• Practical application of massive data analysis applied to operations management
  • Usage of data extraction, transformation, loading and visualization techniques
  • The leveraging of statistical analysis to support machine learning

Those who may be interested in learning more about the content of the course, will find more details in the elective course curriculum.

The First Class

Screenshot of teams meeting from class

 

Once the course was approved, the planning and execution of the first curriculum began. Since this was the first offering of an elective course, we were conservative with our hopes for enrollment. Our goal was to have a minimum of 20 students and a maximum of 40 students for the course to take place. Beyond our most optimistic expectations, the original minimum threshold of 20 students was quickly filled. The word of mouth spread very fast in the campus and soon we reached 48 students interested in the course. Given that classes were done remotely back in 2021, we could stretch our upper limit and accept all 48 students who applied for the course.

Overall, the students for the first offering came from different specialization areas of engineering and from different tenures, but with a prevalence of mid-course students from construction, electronics, naval and industrial engineering, as shown in this table:.

Chart comparing number of students, their field of study and how many years they have studied

 

The total 60 hours of the course were split along a 15-week schedule where each 4-hour class was composed of both expository and practical activities. In the first half of the class, students were presented with the basic concepts around Big Data processing and analysis, followed by practical labs with HPCC Systems on the other half of the class. After every class, the students had an assignment to solve with ECL to be presented the following week. The curriculum for the practical labs and exercises followed the same content from our famous community courses including but not limited too:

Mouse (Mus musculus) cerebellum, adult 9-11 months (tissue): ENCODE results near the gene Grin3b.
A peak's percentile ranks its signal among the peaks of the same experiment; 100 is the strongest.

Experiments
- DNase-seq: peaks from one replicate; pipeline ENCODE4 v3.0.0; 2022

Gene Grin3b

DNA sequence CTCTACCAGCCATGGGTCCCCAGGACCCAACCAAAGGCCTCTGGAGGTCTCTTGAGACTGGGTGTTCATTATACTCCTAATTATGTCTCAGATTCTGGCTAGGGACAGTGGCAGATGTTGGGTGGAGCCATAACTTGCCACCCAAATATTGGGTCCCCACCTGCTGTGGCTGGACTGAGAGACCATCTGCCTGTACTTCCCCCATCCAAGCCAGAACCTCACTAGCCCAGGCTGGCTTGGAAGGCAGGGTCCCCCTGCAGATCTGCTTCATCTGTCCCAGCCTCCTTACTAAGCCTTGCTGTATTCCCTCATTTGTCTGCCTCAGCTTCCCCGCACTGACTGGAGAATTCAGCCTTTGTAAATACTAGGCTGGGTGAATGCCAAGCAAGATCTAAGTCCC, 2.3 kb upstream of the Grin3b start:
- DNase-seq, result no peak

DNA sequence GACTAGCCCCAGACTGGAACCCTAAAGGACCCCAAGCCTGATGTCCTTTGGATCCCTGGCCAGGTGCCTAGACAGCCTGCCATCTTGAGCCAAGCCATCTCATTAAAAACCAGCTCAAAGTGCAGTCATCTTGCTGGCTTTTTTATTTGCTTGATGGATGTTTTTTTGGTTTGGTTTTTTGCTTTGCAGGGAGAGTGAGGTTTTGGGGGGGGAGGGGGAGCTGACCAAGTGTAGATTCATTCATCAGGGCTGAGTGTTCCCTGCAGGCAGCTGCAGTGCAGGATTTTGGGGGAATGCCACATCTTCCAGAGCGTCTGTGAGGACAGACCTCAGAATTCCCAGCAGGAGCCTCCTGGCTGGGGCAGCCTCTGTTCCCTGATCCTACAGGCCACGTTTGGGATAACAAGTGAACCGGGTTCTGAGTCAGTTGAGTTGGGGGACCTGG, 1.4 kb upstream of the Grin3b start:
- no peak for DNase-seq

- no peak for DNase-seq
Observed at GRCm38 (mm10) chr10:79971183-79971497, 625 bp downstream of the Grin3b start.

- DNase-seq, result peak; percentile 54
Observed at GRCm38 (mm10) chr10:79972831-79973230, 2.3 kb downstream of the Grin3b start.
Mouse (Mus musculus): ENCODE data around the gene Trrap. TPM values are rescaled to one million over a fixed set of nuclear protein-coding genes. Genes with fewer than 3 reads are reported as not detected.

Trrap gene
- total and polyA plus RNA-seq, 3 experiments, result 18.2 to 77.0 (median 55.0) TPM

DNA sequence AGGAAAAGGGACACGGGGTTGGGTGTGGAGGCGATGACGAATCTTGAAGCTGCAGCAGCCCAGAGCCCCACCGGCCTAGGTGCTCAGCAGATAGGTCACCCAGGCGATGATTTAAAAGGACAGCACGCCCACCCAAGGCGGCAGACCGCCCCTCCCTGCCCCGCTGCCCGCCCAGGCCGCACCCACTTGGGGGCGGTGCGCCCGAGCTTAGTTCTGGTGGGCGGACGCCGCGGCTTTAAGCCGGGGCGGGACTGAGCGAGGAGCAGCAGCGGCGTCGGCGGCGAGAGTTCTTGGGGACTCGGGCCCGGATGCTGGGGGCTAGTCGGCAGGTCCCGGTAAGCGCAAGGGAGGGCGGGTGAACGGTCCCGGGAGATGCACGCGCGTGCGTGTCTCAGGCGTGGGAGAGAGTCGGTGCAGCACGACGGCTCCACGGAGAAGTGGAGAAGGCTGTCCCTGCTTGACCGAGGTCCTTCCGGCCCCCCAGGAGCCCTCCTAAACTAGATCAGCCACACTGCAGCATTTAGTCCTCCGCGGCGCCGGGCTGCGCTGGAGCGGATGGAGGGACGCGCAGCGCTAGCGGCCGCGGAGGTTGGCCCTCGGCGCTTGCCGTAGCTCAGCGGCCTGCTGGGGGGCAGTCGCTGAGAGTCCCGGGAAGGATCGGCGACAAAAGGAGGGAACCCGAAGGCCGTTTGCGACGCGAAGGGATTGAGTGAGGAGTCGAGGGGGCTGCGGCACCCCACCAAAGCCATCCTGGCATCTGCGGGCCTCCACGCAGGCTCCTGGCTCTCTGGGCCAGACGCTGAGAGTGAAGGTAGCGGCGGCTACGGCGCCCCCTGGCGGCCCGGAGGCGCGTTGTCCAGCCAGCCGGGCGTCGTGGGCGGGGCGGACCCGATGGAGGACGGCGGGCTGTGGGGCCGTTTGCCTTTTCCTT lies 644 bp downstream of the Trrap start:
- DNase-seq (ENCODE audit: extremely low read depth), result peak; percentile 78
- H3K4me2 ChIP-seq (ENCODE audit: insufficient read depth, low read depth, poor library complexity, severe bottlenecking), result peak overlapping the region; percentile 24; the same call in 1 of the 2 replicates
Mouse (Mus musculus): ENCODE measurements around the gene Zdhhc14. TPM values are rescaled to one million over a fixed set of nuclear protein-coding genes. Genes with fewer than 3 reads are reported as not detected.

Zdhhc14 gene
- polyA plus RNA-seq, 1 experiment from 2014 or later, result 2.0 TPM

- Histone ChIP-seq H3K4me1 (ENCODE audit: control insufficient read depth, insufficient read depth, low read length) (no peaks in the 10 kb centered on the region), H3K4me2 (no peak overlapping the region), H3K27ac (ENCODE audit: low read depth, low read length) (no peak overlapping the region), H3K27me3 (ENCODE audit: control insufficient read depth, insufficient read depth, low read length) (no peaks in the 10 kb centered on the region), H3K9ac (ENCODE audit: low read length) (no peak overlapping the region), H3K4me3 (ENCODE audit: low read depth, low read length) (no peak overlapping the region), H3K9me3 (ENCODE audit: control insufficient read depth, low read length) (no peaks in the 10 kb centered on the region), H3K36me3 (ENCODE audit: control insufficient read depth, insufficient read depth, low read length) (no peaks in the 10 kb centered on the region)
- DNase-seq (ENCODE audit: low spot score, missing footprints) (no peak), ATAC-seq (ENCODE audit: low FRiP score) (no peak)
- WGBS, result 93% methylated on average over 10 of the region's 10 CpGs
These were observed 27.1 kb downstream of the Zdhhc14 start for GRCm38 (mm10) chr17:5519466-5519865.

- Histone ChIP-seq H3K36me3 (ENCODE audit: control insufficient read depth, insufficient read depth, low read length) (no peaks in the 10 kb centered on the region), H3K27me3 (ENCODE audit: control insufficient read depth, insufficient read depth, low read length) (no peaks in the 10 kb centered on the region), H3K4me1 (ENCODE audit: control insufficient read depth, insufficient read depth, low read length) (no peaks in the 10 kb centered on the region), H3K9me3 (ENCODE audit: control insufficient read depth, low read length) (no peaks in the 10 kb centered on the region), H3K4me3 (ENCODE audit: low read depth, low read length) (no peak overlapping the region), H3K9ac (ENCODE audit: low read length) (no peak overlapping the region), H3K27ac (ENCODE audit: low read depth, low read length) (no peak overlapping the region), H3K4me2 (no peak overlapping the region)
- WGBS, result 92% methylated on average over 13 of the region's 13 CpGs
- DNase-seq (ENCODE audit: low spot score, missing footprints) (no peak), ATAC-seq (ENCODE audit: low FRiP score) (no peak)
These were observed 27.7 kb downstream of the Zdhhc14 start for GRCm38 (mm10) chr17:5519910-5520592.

• Introduction to ECL (parts 1 and 2)
  • Advanced ECL (parts 1 and 2) 
  • Roxie (part 1)

At the end of the course, the students were also awarded with their respective HPCC Systems badges!

Badges

As part of the course core objective of presenting students the basics of massive data processing and analysis techniques for operations management, the students also needed to develop an applied Big Data use case during the final weeks of the course.

Since the goal of the course was also to align the students' learning experiences with industry needs, three external business partners were invited to propose students challenges to be solved with Big Data analysis in HPCC Systems. LexisNexis Risk Solutions Business Services, LexisNexis Risk Solutions Insurance and Brazil´s most innovating credit Bureau. 


A total of 6 challenges were proposed by the partners and the scope of the work focused on leveraging public datasets to achieve a diversified set of objectives, such as: 

  • Finding potential relationships between PEP (politically exposed persons), Brazilian company registration data, beneficiaries of social programs, and owners of companies denounced for slave labor 
  • Developing an insurance risk score for companies in Brazil according to their physical location and taking into consideration the risk of flooding (very common in Brazilian metropolitan areas), and the social indicators of the region. 
  • Developing a credit score and its associated attributes to measure the risk of loan requests made in a peer-to-peer lending platform.

The 48 students were then divided into a total of 12 groups and each proposed challenge was tackled by two different groups, which contributed to a little competition between the groups for the best solution for each challenge.